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Writing a stl string to the screen

Posted on 2001-06-07
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Last Modified: 2013-12-14
I am trying to simply write a string which has been declared as std::string. I have a function
which returns that data type. However, when I call the function and say cout<<(function name), I get the error that there is no right hand side operator which can be used with <<. It says the right hand side is of type std::basic_string<char,struct std::char_traits<char>,class std::allocator<char> >.
I have no clue what all this means and how to fix it.

Any suggestions would be greatly appreciated.
                                         Thanks,
                                         Chris
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Question by:drexeliu
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7 Comments
 

Expert Comment

by:moorrees
ID: 6165491
the cout function expects a pointer to a char. What you can do is
give cout this.
cout << &std:string;

Or you can cast it to a char.

cout << char(std:string);

Don't forget the ';' at the end.

Remember that string is not a standard type.
Try to declare it as

char text[256];
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LVL 86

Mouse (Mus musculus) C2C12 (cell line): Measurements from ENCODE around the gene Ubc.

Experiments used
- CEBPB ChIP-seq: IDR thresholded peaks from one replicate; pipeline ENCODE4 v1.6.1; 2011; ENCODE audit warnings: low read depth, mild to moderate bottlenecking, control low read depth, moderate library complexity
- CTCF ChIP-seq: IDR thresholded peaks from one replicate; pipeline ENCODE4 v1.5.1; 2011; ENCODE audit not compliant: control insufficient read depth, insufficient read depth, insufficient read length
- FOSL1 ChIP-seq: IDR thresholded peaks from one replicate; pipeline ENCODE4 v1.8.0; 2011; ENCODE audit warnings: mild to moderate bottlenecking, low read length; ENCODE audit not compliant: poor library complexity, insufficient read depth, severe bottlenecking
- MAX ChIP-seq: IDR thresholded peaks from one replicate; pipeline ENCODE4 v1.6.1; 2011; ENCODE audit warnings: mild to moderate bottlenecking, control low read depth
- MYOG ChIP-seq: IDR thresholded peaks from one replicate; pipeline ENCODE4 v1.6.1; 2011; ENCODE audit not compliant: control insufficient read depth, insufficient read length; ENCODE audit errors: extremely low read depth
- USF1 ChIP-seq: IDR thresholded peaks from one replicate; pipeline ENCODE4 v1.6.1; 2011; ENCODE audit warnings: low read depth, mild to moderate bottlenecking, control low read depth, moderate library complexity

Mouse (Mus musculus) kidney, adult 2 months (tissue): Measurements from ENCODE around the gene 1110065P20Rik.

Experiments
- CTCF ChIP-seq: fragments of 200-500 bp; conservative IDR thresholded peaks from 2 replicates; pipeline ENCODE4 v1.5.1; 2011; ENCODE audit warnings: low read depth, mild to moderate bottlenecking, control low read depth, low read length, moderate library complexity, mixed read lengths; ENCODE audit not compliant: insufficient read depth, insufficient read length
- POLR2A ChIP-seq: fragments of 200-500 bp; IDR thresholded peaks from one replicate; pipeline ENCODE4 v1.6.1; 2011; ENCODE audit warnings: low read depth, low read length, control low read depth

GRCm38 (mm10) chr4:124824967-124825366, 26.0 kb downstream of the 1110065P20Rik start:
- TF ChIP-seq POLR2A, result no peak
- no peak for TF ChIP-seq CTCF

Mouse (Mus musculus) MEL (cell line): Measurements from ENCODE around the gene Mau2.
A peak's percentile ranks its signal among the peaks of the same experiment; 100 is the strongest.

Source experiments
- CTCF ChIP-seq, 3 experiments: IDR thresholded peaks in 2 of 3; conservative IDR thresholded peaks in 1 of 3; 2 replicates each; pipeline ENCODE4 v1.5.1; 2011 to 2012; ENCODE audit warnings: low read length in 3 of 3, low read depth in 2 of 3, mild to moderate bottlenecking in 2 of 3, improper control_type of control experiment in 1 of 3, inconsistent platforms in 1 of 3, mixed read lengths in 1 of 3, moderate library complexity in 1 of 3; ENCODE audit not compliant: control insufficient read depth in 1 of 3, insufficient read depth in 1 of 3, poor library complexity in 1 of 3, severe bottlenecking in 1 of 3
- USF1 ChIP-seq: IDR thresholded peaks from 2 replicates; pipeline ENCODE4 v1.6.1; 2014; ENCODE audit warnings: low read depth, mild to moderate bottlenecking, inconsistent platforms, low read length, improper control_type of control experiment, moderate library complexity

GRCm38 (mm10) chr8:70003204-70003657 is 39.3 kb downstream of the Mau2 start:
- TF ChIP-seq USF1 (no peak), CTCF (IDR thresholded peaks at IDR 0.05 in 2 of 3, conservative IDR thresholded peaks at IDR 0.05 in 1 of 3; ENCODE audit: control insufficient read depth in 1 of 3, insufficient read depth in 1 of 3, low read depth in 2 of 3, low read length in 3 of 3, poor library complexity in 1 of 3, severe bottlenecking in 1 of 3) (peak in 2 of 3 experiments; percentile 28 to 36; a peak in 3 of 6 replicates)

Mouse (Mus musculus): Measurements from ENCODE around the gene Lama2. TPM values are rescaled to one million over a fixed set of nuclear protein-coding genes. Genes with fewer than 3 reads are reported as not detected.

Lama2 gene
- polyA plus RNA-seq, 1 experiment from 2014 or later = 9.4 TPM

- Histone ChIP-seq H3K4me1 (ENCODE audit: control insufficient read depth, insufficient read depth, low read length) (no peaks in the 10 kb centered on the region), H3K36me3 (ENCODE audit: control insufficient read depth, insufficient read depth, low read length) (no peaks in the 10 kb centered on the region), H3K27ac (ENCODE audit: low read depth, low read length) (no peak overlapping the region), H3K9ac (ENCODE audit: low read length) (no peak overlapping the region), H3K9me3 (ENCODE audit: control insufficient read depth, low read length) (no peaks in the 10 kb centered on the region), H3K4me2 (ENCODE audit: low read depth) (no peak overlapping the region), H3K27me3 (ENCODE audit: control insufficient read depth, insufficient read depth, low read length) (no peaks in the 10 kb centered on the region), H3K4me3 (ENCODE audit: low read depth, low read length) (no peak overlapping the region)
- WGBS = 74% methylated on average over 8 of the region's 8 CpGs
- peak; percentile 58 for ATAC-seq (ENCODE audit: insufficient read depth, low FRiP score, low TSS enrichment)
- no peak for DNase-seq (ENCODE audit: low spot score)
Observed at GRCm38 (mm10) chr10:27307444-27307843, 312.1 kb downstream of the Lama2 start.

Accepted Solution

by:
jkr earned 800 total points
ID: 6165547
You might want to use a C-style string:

std::string _str = "some text";

cout << _str.c_str();

Alternatively, use the 'std' namespace:

#include <string>

using namespace std;

string _str = "some text";

cout << _str;
0
 
LVL 2

Expert Comment

by:MadYugoslav
ID: 6166650
If the previous comments not sutosfied You, please post a few lines of source code.
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LVL 7

Expert Comment

by:KangaRoo
ID: 6166728
>> cout << &std:string;
Hardly, that would print out a pointer, displayed as a pointer.

Something like
#include <string>
#include <iostream>

std::string f()
{
   return std::string("Hello");
}

int main()
{
   cout << f();
   return 0;
}

should work since
  ostream& operator << (ostream&, const std::string&)
is part of the std library.
What are you writing to?
What is your compiler? OS?
0
 
LVL 9

Expert Comment

by:jasonclarke
ID: 6166970
It may well be that you are using <iostream.h> (the old iostream library) rather than <iostream> (the new iostream library).

In VC++ at least, this produces this warning, because there is no support for std::string in the old library.

To fix it just change #include <iostream.h> to #include <iostream>
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Expert Comment

by:griessh
ID: 6811707
I think you forgot this question. I will ask Community Support to close it unless you finalize it within 7 days.
Unless there is objection or further activity,  I will suggest to accept "jkr" comment(s) as an answer.

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======
Werner
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Expert Comment

by:Netminder
ID: 6828375
Per recommendation comment force/accepted by

Netminder
Community Support Moderator
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